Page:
Tau neutrinos are expected to comprise roughly one third of both the astrophysical and cosmogenic neutrino flux, but currently the flavor ratio is poorly constrained and the expected flux at energies above 1017 eV is low. We present a detector concept aimed at measuring the diffuse flux of tau neutrinos in this energy range via a high-elevation mountaintop detector using the radio technique. The detector searches for radio signals from upgoing air showers generated by Earth-skimming tau neutrinos. Signals from several antennas in a compact array are coherently summed at the trigger level, permitting not only directional masking of anthropogenic backgrounds, but also a low trigger threshold. This design takes advantage of both the large viewing area available at high-elevation sites and the nearly full duty cycle available to radio instruments. We present trade studies that consider the station elevation, frequency band, number of antennas in the array, and the trigger threshold to develop a highly efficient station design. Such a mountaintop detector can achieve a factor of ten improvement in acceptance over existing instruments with 100 independent stations. With 1000 stations and three years of observation, it can achieve a sensitivity to an integrated -2 flux of <10-9 GeV cm-2 sr-1 s-1, in the range of the expected flux of all-flavor cosmogenic neutrinos assuming a pure iron cosmic-ray composition.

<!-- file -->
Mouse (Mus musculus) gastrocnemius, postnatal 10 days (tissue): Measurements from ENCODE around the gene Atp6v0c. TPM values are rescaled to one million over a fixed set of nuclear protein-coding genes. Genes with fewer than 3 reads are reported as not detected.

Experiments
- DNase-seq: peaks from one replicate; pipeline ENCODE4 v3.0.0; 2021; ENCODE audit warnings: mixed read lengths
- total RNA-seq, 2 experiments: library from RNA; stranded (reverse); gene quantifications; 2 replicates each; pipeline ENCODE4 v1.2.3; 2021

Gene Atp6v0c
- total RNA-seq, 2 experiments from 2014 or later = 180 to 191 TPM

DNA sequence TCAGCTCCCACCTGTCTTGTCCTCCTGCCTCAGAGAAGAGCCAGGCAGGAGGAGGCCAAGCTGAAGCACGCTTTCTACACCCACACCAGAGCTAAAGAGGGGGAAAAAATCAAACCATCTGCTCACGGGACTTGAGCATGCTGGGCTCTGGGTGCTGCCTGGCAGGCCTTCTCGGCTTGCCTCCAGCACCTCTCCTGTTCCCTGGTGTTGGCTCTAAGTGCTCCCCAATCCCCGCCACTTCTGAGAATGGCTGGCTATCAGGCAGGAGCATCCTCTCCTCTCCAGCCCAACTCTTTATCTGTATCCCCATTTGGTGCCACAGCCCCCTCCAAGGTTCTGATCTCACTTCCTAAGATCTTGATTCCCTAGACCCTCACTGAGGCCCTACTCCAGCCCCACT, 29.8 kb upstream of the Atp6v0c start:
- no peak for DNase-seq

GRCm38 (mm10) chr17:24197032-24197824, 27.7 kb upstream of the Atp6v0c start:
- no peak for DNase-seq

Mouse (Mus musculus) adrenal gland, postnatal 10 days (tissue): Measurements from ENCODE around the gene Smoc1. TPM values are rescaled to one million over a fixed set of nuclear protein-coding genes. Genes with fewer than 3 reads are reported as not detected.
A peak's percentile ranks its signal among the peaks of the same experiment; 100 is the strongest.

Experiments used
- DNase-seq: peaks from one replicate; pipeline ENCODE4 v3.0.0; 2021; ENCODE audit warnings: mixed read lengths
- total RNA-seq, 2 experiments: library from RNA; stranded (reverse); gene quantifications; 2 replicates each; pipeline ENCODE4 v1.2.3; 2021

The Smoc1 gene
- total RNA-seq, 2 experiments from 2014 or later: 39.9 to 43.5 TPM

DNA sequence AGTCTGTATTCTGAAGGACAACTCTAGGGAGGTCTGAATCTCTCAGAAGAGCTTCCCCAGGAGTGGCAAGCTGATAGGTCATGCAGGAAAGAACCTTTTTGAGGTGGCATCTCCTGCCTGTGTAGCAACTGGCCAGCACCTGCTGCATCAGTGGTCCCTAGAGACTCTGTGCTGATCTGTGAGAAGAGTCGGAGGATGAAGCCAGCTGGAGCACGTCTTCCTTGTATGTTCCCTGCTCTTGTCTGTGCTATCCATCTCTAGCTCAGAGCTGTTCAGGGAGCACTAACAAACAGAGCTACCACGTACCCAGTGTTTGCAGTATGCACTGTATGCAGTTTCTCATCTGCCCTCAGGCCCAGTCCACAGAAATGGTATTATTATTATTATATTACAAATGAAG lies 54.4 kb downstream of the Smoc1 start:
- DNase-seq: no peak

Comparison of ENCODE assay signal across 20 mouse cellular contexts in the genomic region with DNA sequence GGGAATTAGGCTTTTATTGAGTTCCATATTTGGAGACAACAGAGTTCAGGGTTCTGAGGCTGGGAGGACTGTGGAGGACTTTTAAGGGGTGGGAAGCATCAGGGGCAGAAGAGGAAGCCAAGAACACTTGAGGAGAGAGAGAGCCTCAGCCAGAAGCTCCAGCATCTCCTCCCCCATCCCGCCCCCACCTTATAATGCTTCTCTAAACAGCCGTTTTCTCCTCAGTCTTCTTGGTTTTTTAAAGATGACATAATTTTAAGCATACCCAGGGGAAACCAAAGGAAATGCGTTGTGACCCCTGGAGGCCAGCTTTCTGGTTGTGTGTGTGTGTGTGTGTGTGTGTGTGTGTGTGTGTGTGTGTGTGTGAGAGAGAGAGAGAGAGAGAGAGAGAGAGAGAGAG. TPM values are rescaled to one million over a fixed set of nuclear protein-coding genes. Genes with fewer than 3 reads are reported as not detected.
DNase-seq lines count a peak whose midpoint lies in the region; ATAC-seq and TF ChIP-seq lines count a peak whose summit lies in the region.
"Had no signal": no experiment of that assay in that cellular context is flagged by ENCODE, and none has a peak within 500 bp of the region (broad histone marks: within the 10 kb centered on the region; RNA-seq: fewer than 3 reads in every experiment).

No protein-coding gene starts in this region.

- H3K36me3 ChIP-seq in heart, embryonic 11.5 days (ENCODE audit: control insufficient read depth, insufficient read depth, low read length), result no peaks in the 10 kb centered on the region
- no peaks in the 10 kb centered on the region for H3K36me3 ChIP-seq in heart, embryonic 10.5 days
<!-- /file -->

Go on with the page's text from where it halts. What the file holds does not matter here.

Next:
All Science Journal Classification (ASJC) codes
- Astronomy and Astrophysics